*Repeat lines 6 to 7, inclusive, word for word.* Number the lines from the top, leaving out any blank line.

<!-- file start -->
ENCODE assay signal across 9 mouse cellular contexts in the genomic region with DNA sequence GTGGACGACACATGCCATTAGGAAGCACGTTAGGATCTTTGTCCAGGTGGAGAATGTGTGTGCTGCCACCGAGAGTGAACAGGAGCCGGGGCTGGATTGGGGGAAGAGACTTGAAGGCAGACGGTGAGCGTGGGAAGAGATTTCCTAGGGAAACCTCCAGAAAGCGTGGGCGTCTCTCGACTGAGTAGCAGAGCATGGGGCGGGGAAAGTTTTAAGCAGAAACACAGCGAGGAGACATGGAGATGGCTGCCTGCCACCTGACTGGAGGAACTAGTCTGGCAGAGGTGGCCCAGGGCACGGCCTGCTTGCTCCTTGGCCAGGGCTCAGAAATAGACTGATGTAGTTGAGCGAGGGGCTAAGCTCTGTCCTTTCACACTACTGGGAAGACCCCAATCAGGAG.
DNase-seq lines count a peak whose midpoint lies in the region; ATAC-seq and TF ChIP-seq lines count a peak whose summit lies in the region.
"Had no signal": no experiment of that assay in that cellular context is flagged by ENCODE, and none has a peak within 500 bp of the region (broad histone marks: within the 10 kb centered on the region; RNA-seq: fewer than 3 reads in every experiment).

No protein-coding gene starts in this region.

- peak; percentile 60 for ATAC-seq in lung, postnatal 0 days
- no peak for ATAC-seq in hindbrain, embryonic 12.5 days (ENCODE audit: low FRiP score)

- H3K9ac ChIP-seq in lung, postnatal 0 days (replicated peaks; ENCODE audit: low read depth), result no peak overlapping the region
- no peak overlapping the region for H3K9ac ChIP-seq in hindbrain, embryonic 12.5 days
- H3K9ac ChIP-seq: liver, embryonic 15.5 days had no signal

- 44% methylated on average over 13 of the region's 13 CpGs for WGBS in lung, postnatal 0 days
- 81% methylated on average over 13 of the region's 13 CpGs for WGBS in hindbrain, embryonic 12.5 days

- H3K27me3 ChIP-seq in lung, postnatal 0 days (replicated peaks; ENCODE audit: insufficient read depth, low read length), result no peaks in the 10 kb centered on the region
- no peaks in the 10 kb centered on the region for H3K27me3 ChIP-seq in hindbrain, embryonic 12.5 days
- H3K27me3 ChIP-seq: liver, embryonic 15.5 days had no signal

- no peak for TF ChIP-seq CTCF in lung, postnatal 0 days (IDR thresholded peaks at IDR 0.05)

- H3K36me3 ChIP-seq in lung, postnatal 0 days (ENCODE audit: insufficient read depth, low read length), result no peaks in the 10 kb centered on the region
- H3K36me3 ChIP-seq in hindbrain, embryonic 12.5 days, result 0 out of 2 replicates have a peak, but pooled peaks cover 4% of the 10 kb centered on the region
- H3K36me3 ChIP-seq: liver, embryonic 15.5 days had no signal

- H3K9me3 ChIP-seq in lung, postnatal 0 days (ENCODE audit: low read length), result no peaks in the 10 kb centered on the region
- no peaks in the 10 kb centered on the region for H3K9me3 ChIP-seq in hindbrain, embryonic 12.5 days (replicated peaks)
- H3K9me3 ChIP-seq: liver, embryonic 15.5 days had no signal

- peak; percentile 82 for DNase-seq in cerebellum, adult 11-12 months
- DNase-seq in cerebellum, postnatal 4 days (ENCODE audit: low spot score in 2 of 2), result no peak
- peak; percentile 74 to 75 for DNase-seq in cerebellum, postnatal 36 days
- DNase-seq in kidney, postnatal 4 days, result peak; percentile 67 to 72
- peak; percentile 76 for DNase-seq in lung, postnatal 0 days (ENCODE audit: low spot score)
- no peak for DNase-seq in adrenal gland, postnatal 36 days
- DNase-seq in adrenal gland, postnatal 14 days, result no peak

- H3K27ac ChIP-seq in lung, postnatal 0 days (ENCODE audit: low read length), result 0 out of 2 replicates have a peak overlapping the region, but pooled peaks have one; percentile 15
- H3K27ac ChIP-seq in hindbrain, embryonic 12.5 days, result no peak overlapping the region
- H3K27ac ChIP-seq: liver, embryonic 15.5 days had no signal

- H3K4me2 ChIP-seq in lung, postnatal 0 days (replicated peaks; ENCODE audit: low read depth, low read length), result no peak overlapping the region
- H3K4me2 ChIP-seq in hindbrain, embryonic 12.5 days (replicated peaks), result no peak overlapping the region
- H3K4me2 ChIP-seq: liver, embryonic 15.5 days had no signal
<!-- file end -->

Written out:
- no peak for ATAC-seq in hindbrain, embryonic 12.5 days (ENCODE audit: low FRiP score)

- H3K9ac ChIP-seq in lung, postnatal 0 days (replicated peaks; ENCODE audit: low read depth), result no peak overlapping the region